What can we do to keep centre open?
I was sorry to find out today that the ‘creative learning centre’ based on Talbot Road, has closed.
It appears that there was an issue with the tenancy. Is this now going to be another empty, deteriorating shop front ?
I would just like to say, that I was enormously impressed with the centre. The concept was (is) really inspirational. I personally do not have a need for ‘free’ books, but I did visit the centre to look through the books and make a voluntary contribution.
There are so few things that appear to be done for people purely for the ‘goodness’ of it. The provision of a centre where free books are available totally fits that category,and the provision of something to enrich lives certainly resonates with me.
Being a book lover and thinking that books are freely available to people who are struggling to meet their basic needs can only be good for the town.
Blackpool is a deprived town with many social issues. Would anyone know if the shop will be re-opening or if there are any plans to re-site it in Blackpool? Is there any need for any support to get another shop open –volunteers, other resources? Are the council able to assist? Have local councillors/MPs been made aware of this great service run by volunteers ?
King Edward Avenue
You can help speak up for our libraries
The Speak up for Libraries campaign (speakupforlibraries.org) exists to highlight the plight of libraries in the UK, such as the hundreds of libraries which have closed since 2010, resulting in thousands of librarians being sacked and communities losing access to vital staffed library services.
Library users and staff can help highlight the plight of libraries in their area and advocate for change by emailing the Conservative Government’s library taskforce at libraries email@example.com and contacting their MP.
Supermarkets are no good for singles
Ernest Lundy (Your Say, Gazette, December 28) is right on over-stocked supermarket shelves.
I too live alone and keep on receiving vouchers to save £3 or £4, but ONLY if I spend a minimum of £30 or more.
Not only is it passed it’s use by date before I can use it, but I need a taxi to get it home which costs more than I have saved.
An annus horribilis to put behind us
Well, what a year. Apparently, the most commonly used word in one survey is “surreal”. I can think of other words to describe 2016.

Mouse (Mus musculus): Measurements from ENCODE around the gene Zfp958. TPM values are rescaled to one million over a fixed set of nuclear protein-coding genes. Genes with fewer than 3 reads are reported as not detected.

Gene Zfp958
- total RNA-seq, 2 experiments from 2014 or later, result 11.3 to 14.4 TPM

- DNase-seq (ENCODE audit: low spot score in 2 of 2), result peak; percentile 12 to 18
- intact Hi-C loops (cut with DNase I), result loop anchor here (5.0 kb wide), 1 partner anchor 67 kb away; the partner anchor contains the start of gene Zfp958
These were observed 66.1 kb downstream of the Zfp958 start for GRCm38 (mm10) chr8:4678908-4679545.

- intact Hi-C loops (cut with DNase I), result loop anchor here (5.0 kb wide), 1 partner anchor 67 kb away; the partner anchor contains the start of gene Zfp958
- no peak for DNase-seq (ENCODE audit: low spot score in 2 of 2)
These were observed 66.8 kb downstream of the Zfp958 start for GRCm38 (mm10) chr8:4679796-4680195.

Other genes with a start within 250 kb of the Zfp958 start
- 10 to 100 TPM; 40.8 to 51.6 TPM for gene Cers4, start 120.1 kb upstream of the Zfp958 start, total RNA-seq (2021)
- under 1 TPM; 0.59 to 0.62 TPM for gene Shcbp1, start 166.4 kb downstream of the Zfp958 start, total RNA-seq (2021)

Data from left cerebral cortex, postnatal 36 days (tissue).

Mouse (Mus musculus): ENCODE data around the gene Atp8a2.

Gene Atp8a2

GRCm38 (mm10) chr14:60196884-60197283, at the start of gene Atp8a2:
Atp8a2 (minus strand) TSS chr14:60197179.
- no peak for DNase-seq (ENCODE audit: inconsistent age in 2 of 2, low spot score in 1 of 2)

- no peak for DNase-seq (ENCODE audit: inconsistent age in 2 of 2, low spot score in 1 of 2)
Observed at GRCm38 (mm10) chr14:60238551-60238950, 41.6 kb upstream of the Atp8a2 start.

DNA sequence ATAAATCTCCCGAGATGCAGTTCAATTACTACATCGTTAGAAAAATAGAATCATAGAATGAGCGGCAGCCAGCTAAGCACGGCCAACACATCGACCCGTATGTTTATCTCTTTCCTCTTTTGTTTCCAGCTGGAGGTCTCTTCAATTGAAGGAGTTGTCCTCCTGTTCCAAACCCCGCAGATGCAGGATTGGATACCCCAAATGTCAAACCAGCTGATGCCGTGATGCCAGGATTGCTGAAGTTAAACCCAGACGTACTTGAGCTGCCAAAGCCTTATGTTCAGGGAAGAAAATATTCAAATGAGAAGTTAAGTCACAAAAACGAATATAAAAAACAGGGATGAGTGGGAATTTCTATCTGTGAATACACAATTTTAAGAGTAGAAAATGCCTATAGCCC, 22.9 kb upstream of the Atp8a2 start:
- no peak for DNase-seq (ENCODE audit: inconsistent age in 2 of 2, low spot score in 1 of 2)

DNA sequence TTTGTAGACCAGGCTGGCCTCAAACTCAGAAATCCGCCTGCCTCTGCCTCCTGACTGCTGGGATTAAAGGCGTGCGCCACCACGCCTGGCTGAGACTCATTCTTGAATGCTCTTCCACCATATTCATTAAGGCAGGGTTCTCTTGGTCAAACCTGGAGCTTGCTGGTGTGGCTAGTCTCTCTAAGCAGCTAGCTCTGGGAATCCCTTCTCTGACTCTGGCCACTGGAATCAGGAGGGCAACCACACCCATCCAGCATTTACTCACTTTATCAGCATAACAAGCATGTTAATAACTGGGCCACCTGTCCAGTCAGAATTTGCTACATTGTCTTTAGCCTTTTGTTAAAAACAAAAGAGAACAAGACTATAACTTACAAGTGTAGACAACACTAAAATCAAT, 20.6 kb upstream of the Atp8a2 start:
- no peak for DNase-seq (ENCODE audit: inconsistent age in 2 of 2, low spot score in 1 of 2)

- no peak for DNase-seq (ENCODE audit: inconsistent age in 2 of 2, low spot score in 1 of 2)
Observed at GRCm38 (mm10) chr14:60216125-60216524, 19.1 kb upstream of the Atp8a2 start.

Trump. Brexit and its attendant nastiness by certain groups. Terrorist attacks in Europe. The continued lack of interest in certain sections of the media regarding Aleppo whilst printing lies about migrants.
At home, the continued destruction by stealth of the NHS, the continued bullying of vulnerable people, the political hypocrisy.
The deaths of so many musicians of whom David Bowie, Prince and Leonard Cohen were most covered by the media.
Surreal is not the word, horrible is a better word.
Ways to combat the plague of litter
Walking one day, I got thinking while navigating my way through the takeaway detritus scattered all over the pavement, and walking past overflowing bins.
Why don’t councils charge a premium on the rates for all takeaways of, say, £2,000-plus and provide bins, 50m up each way from each establishment, with a contact number and website address?
This rates premium would then be reimbursed at the end of the year, pro rata, based on the number, or lack of, of complaints received about litter. Say 10 and no refund.
The takeaway has the additional responsibility of emptying the bins.
What about local schools getting their kids to adopt local streets, and keep them litter free?
Group litter picking days, off their own bat, whatever.
But what would be their reward, you ask? Developing a sense of civic pride, something which is perhaps missing from their, or their parents’, life experience. Perhaps let them off homework for a week. Give them a badge to wear. Give them money.
Something – anything – needs doing.
Isn’t it time we had a 99p coin?
Is it not about time the Royal Mint considered producing and circulating coins valued at 99p?
Mr Ruthven Urquhart,